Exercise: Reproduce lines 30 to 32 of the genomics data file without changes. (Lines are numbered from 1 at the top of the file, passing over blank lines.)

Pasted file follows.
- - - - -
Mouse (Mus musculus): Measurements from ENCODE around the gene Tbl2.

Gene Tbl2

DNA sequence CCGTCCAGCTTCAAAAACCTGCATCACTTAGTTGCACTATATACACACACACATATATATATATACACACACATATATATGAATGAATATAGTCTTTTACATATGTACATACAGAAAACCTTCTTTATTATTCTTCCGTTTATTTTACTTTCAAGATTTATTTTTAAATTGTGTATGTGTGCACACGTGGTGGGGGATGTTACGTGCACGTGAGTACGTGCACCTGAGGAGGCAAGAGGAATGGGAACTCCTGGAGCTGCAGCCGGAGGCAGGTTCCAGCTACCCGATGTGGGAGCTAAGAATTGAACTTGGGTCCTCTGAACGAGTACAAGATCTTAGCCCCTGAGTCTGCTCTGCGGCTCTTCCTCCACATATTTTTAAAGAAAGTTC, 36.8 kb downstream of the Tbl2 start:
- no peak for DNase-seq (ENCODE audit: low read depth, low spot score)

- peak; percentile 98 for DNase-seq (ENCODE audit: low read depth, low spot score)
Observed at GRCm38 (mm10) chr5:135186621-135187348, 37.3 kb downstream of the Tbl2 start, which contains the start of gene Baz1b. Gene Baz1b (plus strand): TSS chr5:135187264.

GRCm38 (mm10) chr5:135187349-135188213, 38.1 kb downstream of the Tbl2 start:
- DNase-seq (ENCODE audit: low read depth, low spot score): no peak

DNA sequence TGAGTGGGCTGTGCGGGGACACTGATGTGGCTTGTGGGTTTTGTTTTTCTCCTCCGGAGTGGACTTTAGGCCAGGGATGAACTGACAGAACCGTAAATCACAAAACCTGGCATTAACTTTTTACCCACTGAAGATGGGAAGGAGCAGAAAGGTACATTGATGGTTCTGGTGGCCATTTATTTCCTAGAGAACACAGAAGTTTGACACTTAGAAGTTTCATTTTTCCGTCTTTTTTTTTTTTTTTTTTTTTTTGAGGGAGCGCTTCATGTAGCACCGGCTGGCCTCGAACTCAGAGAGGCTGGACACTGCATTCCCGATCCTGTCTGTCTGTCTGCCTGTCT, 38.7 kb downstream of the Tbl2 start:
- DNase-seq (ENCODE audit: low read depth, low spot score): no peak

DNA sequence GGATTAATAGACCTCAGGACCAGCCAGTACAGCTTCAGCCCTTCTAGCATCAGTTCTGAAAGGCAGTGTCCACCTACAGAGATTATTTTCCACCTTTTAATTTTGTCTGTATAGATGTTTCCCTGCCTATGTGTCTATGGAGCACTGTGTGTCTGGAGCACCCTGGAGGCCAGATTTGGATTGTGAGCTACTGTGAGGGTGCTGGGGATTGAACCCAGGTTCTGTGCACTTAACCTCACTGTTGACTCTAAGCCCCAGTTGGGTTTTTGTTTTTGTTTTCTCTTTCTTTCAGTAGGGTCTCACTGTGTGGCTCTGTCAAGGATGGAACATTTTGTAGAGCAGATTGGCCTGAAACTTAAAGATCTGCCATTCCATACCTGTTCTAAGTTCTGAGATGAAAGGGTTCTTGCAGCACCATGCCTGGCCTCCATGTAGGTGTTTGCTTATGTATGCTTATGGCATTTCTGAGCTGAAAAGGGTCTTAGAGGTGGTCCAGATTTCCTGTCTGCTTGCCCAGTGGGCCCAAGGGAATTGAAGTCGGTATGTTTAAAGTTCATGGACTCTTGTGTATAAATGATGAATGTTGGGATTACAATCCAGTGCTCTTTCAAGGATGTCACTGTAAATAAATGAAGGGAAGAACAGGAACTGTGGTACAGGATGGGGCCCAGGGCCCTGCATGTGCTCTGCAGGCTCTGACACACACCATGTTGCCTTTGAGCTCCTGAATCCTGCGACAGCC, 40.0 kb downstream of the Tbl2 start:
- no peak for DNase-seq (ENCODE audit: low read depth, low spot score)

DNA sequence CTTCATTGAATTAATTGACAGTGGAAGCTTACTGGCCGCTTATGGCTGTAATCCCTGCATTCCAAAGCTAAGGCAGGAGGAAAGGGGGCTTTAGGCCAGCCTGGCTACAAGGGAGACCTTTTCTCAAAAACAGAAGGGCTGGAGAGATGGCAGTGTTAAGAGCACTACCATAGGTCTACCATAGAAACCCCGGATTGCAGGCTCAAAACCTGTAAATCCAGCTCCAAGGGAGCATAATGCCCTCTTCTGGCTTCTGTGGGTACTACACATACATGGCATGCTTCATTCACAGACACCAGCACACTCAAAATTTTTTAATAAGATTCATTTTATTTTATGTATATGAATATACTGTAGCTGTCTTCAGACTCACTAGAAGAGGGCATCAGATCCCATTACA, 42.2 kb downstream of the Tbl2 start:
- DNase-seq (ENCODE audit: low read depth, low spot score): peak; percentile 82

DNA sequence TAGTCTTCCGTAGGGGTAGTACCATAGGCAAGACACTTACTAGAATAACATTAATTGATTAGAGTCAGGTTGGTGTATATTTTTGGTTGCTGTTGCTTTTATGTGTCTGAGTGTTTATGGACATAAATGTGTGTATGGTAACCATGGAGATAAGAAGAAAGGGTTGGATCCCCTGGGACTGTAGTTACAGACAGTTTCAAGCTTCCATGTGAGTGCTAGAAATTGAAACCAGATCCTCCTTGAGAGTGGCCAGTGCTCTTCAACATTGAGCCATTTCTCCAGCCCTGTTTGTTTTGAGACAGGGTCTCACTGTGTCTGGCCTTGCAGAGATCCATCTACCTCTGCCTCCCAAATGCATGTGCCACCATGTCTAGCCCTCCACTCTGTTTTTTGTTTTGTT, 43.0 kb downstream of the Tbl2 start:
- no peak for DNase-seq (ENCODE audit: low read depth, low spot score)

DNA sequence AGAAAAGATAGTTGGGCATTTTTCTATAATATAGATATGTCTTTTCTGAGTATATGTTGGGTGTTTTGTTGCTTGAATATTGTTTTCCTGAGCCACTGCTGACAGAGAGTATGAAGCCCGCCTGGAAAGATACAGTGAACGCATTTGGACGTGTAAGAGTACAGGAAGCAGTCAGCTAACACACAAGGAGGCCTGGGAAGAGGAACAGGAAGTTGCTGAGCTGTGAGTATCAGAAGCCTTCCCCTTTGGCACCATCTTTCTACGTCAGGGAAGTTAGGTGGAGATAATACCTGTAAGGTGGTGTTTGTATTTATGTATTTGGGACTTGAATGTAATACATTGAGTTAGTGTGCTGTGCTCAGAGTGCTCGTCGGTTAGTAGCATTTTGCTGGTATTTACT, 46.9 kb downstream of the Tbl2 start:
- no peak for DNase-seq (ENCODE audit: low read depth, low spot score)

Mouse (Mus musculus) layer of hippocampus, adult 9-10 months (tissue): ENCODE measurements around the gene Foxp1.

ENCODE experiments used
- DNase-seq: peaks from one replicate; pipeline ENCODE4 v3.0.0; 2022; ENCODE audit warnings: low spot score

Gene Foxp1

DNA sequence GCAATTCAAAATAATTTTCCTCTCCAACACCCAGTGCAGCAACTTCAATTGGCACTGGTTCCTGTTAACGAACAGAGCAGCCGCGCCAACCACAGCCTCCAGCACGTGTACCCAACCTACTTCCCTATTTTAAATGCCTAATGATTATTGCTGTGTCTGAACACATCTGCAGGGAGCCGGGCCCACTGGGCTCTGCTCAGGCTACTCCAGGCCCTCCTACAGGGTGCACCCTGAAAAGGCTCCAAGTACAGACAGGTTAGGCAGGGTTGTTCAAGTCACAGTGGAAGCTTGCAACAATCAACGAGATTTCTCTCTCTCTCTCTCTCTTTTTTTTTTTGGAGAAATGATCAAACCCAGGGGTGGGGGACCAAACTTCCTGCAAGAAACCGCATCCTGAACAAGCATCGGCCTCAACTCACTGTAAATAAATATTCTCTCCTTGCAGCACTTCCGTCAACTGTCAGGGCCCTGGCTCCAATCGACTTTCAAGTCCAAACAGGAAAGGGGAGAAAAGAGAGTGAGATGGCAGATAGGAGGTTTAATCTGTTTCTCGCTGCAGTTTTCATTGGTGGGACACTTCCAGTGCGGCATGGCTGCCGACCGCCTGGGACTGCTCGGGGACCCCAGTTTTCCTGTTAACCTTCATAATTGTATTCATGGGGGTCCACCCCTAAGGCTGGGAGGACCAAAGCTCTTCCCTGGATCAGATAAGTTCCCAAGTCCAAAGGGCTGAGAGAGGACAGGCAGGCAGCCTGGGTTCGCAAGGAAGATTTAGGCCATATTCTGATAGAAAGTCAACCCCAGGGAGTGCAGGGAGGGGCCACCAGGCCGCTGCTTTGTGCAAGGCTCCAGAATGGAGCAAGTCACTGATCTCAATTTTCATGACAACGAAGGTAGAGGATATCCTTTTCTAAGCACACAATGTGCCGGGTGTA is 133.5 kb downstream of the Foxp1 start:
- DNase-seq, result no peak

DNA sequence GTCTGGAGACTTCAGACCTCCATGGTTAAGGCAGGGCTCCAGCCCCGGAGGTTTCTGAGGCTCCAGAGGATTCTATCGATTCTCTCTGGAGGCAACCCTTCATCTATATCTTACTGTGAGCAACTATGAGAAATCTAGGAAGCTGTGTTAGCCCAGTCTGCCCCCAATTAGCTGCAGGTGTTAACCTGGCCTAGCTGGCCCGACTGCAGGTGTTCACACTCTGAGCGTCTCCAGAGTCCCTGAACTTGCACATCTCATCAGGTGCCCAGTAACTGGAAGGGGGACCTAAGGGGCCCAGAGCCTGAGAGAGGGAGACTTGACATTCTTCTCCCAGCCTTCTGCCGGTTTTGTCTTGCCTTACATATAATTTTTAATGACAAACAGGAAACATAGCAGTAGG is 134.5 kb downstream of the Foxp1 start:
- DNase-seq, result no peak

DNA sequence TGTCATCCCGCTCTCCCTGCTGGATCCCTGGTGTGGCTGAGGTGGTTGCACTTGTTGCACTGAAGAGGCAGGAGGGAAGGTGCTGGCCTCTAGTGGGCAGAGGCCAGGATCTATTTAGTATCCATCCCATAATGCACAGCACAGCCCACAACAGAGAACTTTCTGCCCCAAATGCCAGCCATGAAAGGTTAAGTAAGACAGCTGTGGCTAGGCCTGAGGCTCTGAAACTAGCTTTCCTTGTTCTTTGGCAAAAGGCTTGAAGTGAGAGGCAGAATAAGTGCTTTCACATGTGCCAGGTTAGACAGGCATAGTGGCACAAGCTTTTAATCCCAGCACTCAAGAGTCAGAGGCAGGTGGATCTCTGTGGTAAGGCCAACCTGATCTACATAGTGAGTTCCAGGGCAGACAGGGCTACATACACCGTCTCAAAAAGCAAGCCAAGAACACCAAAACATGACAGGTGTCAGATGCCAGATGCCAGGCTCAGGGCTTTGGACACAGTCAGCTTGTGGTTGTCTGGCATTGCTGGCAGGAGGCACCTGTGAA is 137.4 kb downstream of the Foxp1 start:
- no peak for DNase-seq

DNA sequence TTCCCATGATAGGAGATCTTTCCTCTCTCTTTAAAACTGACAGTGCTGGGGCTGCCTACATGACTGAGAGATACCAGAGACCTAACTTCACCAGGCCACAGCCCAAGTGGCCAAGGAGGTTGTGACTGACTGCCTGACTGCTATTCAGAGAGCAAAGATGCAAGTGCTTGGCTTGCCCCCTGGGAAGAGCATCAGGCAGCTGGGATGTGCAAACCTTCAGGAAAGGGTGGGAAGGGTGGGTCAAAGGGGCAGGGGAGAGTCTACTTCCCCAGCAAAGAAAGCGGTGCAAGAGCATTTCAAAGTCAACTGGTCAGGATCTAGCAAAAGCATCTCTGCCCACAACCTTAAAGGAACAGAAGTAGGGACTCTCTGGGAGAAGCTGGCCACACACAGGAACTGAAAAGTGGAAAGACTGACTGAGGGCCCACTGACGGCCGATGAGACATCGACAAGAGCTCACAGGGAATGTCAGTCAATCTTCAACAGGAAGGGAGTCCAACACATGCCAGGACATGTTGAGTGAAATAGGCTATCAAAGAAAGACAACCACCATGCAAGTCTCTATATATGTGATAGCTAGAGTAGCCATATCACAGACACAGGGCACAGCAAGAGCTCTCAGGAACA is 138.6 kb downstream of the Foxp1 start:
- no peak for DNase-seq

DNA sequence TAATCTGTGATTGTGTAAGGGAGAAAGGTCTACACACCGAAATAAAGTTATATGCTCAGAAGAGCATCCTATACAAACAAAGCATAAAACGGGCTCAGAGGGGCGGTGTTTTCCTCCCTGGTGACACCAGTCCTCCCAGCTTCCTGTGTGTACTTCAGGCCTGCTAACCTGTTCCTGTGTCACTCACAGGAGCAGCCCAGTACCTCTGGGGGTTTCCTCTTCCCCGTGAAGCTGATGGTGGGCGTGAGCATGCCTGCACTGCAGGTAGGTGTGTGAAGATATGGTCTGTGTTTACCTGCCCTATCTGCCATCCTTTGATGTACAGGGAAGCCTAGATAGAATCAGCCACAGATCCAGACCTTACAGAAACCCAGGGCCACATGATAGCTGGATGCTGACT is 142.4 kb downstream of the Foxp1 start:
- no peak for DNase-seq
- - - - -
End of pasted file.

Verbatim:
- no peak for DNase-seq

DNA sequence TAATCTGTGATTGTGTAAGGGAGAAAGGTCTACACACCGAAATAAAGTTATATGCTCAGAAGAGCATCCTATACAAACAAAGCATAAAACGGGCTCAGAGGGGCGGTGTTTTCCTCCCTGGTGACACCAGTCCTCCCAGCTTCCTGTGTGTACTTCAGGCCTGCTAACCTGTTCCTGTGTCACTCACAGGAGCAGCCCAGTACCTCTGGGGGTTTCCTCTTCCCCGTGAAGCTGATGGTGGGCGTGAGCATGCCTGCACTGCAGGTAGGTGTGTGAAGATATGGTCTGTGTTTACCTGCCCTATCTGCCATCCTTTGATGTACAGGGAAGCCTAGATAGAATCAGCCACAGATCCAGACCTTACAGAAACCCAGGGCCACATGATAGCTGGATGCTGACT is 142.4 kb downstream of the Foxp1 start:
- no peak for DNase-seq